Maintain high standards of behaviour and be a team player to excel in your career

The previous article discussed the first five of 10 predictors of success on the job. They are:

1.     The ability to read people;

2.     Flexibility;

3.     Honesty mixed with discretion;

4.     Attention to detail; and

5.     The ability to think strategically.

Today’s article looks at the remaining five attributes and skills that you need to develop if you want your career to take off:



Sometimes, people live in the illusion that they are dependable when in fact they are not.

Dependable is not just showing up for work sometime in the morning; it is getting there on time most of the time.

Dependable is not doing what you said you would do sometime during the month; it is doing it now or as soon as you can within a couple of days.

Dependable is not telling your boss you will take charge of a project and then farming much of the responsibility out to peers without his knowledge.

Dependability has a lot to do with your character.

If you are dependable, you are holding yourself to a high standard.

Do what you agree to do. Do it when you say you will do it. Do it the way you described you would do it. Nothing less. No lame excuses.


Inspiring to others

To what extent do you motivate staff, colleagues and/or your supervisor to be the best they can be?

To contribute great ideas? To keep on plugging away when things look bleak? To do that little something extra? To give others the benefit of the doubt? To resist criticising someone when he does not know all the facts?

Do you set a positive example to the people in your work world? Do they want to be more like you?

One of the ways you can make your own life better is by inspiring others to do their jobs effectively, efficiently and pleasantly.

By inspiring others you not only give something to them but also to yourself.


Team player mindset

Many people like to work in isolation because it is much easier and simpler than working with teams.

In a team, people have to cooperate, watch out for one another, do synthesis, consider the other person’s feelings, facilitate projects, manage process and expand their horizons.

Sounds complicated, doesn’t it? Well, it is often quite complex.

But in the long run, it is usually worth the effort. The quality of the work is richer and the end result is better than when folks produce something alone.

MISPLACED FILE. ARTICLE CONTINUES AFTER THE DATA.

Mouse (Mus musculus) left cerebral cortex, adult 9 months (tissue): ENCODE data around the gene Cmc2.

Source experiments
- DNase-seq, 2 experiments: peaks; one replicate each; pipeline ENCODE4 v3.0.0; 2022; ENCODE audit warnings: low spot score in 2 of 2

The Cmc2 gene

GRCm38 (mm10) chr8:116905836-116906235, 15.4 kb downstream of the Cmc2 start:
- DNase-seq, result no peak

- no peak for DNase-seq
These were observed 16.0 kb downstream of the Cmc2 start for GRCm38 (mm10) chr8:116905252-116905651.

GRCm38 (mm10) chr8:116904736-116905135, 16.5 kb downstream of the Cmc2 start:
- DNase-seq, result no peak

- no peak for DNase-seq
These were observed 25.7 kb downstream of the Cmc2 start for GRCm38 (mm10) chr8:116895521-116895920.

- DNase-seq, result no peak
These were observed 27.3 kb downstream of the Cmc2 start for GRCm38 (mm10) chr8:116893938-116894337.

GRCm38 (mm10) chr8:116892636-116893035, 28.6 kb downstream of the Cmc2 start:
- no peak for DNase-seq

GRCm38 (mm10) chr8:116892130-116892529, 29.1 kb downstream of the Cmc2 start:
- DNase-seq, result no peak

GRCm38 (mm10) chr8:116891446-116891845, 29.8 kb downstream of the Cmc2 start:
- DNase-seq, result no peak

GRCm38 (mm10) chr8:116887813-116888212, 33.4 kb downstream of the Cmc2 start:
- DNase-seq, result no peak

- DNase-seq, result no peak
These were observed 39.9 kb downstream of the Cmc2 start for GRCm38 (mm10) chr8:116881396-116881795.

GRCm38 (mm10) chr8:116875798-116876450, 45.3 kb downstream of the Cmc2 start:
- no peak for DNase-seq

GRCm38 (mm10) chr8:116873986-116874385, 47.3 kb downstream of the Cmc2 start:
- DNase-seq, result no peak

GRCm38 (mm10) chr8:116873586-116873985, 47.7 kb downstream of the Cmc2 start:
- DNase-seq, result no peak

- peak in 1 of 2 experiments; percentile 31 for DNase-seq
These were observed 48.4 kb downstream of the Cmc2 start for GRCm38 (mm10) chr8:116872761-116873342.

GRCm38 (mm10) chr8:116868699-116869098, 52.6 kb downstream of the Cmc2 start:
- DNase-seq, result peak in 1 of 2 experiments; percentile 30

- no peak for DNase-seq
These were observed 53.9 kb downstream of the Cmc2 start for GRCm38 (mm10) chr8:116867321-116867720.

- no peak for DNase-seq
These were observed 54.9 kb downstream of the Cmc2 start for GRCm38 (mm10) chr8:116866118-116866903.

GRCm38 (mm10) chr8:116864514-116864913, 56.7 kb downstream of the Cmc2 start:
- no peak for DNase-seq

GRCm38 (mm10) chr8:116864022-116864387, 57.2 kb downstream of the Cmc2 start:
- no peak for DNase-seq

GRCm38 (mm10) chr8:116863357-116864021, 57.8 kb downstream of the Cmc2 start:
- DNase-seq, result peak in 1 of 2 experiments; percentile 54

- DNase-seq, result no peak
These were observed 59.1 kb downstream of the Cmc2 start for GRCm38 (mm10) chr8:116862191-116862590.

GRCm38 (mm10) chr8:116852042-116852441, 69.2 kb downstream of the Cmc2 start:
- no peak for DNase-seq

A wonderful by-product of teamwork is personal growth for each member. It is true that human beings develop faster and more deeply when they have to work with one another to reach a certain endpoint.


Trust building

Live each day like this: Be your best self and do your best work at all times.

While no one is perfect, you can certainly hold yourself to this standard.

People notice this behaviour in another person. Why not commit to being that kind of person?

Tell yourself that, starting today, you will do whatever it takes for your boss and peers to put their trust in you.

Trust is as valuable as gold.

Think about it. If people do not trust you to be reasonable, thoughtful, dependable, punctual, good to your word and able to deliver, why would they want to promote you, keep you or reward you?

Spend time investing in building trust. It is like putting money in the bank.


10 Centred and well-grounded

Ask yourself if you are a well-grounded individual or someone who is unstable.

What triggers your instability? Do you need professional help to get this under control so that you can function adequately in the workplace?

Do you have an anger problem that unnerves others? Do you need serious help to manage that anger, or is your anger simply habitual, a strategy you have always used to get your own way?

Do little things set you off? To what degree do you govern yourself appropriately?

Do you have a substance abuse issue? What are you doing about it?

You are not centred if you drink too much alcohol, lash out with rage or demonstrate many inconsistencies in words and/or behaviour.

Take stock of yourself.

How grounded are you? Know that you will pay a big price on the job if you lack this stability.


Article by Sylvia Hepler, owner and president of Launching Lives. She is an executive and career coach/advisor based in South Central Pennsylvania in the United States. Article source: